Oh, sure. These things happen. Multi-billion dollar government systems housing critical-to-national-security information are completely exposed to viral infection, get compromised, and go completely off-line for hours at a stretch all the time. As a professional network designer and engineer, let me say right now: bullshit. I have personally designed and implemented networks and systems where this kind of event is not only planned for, it’s expected. Both in policy and design they are redundant and protected from being completely compromised. The term “mission critical” has a meaning beyond looking great on a marketing slick – it means that the information system in question does not simply go down. Ever. It is never not available because if it is, the “mission” fails. That’s what “mission critical” means. My apologies, but I think that if a system going dark translates into a couple of thousand people not being able to move in our transit system, then the system qualifies as being mission critical. That such a system can be designed in such a way that it’s 1) even exposed to a virus at all and 2) not redundant so as to provide capability even in the event of a compromise like this is just unbelievable to me, personally. Sounds we need a design review over there, and fast.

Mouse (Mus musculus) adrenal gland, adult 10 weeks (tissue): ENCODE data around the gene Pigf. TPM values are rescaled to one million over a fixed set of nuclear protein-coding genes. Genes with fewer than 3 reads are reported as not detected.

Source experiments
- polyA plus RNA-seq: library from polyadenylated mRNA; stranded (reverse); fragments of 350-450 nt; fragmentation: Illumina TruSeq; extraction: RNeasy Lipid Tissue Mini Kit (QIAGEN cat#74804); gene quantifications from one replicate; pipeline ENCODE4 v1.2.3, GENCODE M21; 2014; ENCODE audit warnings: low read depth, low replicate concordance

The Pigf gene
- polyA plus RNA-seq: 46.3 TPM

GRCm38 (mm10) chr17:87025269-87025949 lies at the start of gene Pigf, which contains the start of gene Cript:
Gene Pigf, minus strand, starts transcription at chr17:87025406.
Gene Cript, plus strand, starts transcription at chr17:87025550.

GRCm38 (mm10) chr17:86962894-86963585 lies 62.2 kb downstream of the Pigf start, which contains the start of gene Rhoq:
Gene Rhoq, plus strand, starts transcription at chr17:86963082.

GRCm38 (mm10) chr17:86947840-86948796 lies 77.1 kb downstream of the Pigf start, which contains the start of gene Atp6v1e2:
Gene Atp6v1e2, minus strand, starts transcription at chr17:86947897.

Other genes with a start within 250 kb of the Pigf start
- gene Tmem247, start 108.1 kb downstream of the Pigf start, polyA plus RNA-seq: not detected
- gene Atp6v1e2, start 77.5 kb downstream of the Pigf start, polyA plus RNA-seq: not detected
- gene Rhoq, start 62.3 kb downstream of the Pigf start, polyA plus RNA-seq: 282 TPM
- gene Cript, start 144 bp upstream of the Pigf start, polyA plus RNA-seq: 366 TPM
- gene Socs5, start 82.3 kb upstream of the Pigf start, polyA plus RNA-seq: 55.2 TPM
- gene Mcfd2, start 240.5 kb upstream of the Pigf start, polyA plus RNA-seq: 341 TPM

…but only when something else justifies the ends. In the aftermath of the 7/7 and 7/21 attacks in the UK subway or underground, the news came that the police there had shot to death a man who made all the wrong moves. He ran from police. He jumped a turnstile. He was wearing a heavy padded coat in July. And he ignored the repeated orders of police to stop and surrender. Faced with a seconds-to-live choice, the bobbies made the call and opened fire. Tragically, the man wasn’t a bomber but an immigrant who was on his way to work. A very sad story, but unavoidable given the facts as stated by the police.